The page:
Is there such a thing? A “Minor” Mayday. [tweet this] A crew operating in an IDLH environment suddenly find themselves in a tough spot because _____ (you insert the reason). The crew leader’s situational awareness is, at least at that moment, strong as he or she immediately realizes the potential gravity of the situation and calls a Mayday. Command acknowledges the Mayday and the rapid intervention team (RIT) is called into action. But before the RIT fully deploys, something unexpected happens.
The Mayday is cancelled by the crew that called it. The cancellation is followed with “We’re OK. Disregard the Mayday.” The RIT stands down and everything returns to normal. The officer who called the Mayday feels embarrassed because the situation so quickly rectified and what appeared to be an issue of significant potential consequence turned out to be non-eventful.
How this fire department handles the debriefing, assuming they even hold one, is of vital importance to the self-esteem of the person who called the Mayday and to the confidence others may someday have to call a Mayday when they find themselves in a tight spot.
Some critics on the department will question whether the event even qualified as a Mayday. Other critics will question whether the member overreacted by calling the Mayday in the first place. Some may even call into question the department’s training practices and how the training on Mayday operations has resulted in firefighters being over zealous to call Maydays unnecessarily. (On a side note… I cannot tell you why, but some firefighters look for fault and blame like they’re going to get a reward when they find it.)
The firefighter who transmitted the Mayday made the right call. If a crew feels their well being is in jeopardy, a quick assessment and a rapid Mayday transmission ensures the activation of help, hopefully through an adequately staffed and adequately trained rapid intervention team. The reason for the Mayday should be explored through a post incident evaluation and the entire organization should benefit from the lessons.
Some time ago I had an opportunity to talk with a fire chief who had a firefighter fall through a floor and called a Mayday. The firefighter was quickly located by other firefighters who were working in the basement and he was taken outside. His injuries were very minor and the chief downplayed the event as a non-event, almost appearing embarrassed that his department had a Mayday called in the first place. Further inquiry revealed little was done to extract and share the lessons from the event and it seemed as though the firefighter who called the Mayday was admonished for being on the spongy floor and falling through in the first place.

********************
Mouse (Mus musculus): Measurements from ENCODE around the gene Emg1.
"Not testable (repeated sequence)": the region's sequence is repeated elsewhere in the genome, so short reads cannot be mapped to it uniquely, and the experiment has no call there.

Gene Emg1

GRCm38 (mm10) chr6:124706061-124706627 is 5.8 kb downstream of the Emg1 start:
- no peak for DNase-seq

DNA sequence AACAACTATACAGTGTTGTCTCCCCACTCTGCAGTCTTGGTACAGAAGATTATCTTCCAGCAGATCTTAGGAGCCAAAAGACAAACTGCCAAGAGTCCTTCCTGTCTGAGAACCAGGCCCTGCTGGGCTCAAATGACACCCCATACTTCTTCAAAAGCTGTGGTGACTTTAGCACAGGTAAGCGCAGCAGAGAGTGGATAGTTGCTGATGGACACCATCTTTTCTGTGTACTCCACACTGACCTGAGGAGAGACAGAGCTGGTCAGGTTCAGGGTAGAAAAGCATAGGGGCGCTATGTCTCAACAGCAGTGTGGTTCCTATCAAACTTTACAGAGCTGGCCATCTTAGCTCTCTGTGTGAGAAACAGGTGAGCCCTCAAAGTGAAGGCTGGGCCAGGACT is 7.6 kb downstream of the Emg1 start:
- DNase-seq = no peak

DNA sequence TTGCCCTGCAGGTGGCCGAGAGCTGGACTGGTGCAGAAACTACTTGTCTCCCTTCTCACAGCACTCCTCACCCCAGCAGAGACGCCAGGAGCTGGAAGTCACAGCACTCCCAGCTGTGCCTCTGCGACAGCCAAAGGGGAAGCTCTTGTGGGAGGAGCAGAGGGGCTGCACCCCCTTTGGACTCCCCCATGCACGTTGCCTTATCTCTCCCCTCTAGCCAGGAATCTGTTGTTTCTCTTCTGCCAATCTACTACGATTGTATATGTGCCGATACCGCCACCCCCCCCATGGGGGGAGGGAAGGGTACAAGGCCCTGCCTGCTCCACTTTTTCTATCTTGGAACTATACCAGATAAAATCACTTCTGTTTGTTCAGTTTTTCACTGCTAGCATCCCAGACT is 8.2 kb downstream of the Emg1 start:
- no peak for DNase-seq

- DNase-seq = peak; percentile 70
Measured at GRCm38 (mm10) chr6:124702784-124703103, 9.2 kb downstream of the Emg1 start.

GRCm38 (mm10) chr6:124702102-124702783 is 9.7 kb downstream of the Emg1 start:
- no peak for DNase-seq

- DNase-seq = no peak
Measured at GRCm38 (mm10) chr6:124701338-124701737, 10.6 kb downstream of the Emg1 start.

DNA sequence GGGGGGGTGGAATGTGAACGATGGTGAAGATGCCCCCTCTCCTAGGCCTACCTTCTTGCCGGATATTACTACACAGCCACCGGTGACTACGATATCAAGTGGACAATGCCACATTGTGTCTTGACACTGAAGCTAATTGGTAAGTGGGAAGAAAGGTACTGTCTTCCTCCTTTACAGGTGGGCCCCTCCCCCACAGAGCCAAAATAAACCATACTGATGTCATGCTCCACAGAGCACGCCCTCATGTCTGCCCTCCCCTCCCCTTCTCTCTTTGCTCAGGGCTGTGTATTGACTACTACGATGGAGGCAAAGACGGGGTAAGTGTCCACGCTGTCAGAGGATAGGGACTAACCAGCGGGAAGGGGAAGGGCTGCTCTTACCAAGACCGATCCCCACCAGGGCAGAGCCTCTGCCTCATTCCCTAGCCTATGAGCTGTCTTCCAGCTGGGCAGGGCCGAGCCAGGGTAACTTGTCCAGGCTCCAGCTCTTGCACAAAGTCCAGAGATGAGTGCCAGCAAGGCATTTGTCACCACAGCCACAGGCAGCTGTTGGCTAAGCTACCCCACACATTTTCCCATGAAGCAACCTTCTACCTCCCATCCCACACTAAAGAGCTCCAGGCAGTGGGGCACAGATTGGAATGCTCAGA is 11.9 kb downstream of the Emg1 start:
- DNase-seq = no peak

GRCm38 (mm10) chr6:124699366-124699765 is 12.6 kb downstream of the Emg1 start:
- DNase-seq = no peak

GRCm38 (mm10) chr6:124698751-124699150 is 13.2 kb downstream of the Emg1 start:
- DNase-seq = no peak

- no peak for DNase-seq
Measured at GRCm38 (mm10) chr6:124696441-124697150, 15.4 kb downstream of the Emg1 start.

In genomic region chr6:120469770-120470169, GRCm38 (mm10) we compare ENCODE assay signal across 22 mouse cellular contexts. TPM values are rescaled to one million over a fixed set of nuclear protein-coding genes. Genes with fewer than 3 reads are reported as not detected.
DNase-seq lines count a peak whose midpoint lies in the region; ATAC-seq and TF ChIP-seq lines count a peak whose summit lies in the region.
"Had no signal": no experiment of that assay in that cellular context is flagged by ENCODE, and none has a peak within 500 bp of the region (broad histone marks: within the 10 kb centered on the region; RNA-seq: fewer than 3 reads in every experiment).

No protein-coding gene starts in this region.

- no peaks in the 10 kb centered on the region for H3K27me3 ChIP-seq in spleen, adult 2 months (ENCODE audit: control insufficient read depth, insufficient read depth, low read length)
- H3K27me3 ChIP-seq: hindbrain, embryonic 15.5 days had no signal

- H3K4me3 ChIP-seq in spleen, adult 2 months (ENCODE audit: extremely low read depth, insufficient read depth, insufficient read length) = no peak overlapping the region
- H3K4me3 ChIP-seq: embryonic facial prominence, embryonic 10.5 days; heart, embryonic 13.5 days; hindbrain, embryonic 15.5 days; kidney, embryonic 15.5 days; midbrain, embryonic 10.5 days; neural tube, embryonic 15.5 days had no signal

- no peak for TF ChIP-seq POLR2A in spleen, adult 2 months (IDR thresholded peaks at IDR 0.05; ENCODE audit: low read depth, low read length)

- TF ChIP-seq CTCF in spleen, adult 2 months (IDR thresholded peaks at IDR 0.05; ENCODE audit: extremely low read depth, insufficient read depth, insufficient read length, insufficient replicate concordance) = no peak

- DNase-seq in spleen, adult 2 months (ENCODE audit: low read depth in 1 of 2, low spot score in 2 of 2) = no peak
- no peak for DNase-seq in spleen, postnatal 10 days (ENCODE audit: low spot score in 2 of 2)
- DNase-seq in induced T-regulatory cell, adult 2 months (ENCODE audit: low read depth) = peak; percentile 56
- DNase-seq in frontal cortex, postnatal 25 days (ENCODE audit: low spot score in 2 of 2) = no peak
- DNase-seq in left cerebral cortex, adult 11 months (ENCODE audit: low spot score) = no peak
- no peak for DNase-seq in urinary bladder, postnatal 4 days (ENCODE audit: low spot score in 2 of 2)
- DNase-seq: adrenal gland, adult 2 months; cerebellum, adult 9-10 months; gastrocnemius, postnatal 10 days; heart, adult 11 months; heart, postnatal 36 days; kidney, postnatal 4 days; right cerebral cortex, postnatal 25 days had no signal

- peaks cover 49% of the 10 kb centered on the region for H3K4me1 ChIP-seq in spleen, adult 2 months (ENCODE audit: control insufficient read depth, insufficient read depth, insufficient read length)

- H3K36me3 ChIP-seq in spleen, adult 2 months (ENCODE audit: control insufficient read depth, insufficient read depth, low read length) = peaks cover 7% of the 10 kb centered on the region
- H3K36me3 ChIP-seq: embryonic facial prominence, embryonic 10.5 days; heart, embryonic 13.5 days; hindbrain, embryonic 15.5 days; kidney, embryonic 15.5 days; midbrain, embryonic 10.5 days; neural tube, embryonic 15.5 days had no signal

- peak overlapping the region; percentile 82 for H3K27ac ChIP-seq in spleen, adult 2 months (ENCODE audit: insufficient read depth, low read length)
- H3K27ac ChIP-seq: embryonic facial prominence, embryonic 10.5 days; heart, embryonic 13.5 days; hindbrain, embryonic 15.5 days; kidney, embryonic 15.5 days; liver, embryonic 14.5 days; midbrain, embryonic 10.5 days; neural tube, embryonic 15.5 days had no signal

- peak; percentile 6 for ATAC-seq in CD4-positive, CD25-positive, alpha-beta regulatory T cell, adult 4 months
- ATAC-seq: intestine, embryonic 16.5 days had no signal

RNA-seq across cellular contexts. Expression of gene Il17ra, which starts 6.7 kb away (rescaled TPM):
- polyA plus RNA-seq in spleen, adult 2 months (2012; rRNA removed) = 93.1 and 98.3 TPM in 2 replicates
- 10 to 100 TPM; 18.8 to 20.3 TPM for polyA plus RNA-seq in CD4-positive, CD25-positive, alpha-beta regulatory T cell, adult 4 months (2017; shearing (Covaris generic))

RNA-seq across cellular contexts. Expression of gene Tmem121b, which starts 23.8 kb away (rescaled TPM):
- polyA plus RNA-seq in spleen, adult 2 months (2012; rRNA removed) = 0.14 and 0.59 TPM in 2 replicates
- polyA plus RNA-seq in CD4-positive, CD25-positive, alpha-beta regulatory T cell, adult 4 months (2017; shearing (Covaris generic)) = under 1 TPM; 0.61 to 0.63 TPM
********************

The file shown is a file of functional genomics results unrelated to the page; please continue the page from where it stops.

Chief Gasaway’s Advice
Getting a firefighter beyond the fear and embarrassment of calling a Mayday is a significant hurdle that departments must acknowledge and overcome. [tweet this] This problem can be compounded when firefighters convince themselves the problem isn’t that bad and they can work through it without having to call a Mayday. If the problem continues to worsen (and sometimes it worsens quickly) the situation may rapidly escalate to the point where the rapid intervention team’s success will be challenged. Once the window of survive-ability closes (something I talk about during every Mental Management of Emergencies program), no amount of resources are going to be able to change the outcome and there will be a firefighter fatality.
It is very important for departments to:
- Develop a comprehensive Mayday and rapid intervention policy.
- Train all firefighters, officers and commanders on how and when to call a Mayday and what everyone’s role will be during a Mayday.
- Practice calling Maydays over the radio, preferably while having the firefighters in a simulated high-stress situation.
- Discuss scenarios where Maydays would be appropriate and how much time a firefighter should let pass before calling a Mayday.
- Discuss how fellow firefighters should react to a “Minor” Mayday that resolves quickly (Hint: With praise and acknowledgement for the right decision made).
- Does your department have a comprehensive Mayday and rapid intervention policy?
- Are your members well-trained and well-practiced for what to do during a Mayday?
- Have you ever had a “Minor” Mayday? And if so, how did the members not directly involved in it react?
- Have you ever had a scenario where a Mayday should have been called but, for whatever reason, was not called or was delayed?
The mission of Situational Awareness Matters is simple: Help first responders see the bad things coming… in time to change the outcome.
Safety begins with SA!
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